Bil Browning

Telling the Whole Story [Comment of the Week]

Filed By Bil Browning | August 12, 2012 6:30 PM | comments

Filed in: Living, Politics
Tags: Chick-fil-A boycott, infographic map, nondiscrimination laws, right to work laws, right to work states

A commenter stopped by my post, "Best Chick-fil-A Infographic Yet," that highlighted the states where it would be legal for the homophobic chicken chain to fire gay or lesbian employees for their sexual orientation. Cartografia.pngHe points out one glaring omission: right to work states.

Ted VanWhy ยท Portland, Oregon

I don't think this map tells the whole story. The states in gray are the states where there are laws to protect people if the reason for firing is stated or known to be that someone is LGBT (or a suspect). But among those gray states are several so-called "right-to-work" states where someone can be terminated for any reason or for no reason. All a bigoted employer needs to do in such states is play its cards close to its vest, and there is no recourse, as long as they don't come out and say "I'm firing you because your a queer" or something of the sort.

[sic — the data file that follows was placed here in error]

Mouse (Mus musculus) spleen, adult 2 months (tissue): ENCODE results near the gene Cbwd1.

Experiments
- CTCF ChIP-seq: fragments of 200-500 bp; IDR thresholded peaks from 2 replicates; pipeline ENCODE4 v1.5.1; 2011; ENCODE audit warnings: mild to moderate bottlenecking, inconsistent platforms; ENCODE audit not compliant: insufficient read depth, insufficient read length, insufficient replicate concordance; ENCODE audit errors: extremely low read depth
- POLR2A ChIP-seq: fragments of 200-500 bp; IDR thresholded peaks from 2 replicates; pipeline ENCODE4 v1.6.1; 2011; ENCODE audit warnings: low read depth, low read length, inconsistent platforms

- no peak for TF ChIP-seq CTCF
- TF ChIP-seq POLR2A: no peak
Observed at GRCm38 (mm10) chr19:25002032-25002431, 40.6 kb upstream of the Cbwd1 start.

I agree that we need these laws, partly to protect us but mostly to indicate that we as a society don't sanction that sort of bigotry. But let's not lull ourselves into a false sense of security just because we may live in one of the gray states. It's people's understanding that needs to evolve to truly affect the kind of change we're striving for.

It's also important to point out that the map on features states where gay, lesbian, and bisexual workers can get fired for their sexual orientation. It doesn't include transgender workers who can be fired for their gender identity. Some of those grey states - like New York - still don't have a law in the books to outlaw gender identity discrimination.

Log Cabin Republicans dissolved their Dallas chapter after the leader made a comment deemed as condoning racial discrimination, but the reality is he was simply saying the same thing Ted does; there are easy ways to skirt nondiscrimination laws in right to work states. Unfortunately, the poor guy said it badly instead of as well as Ted did.

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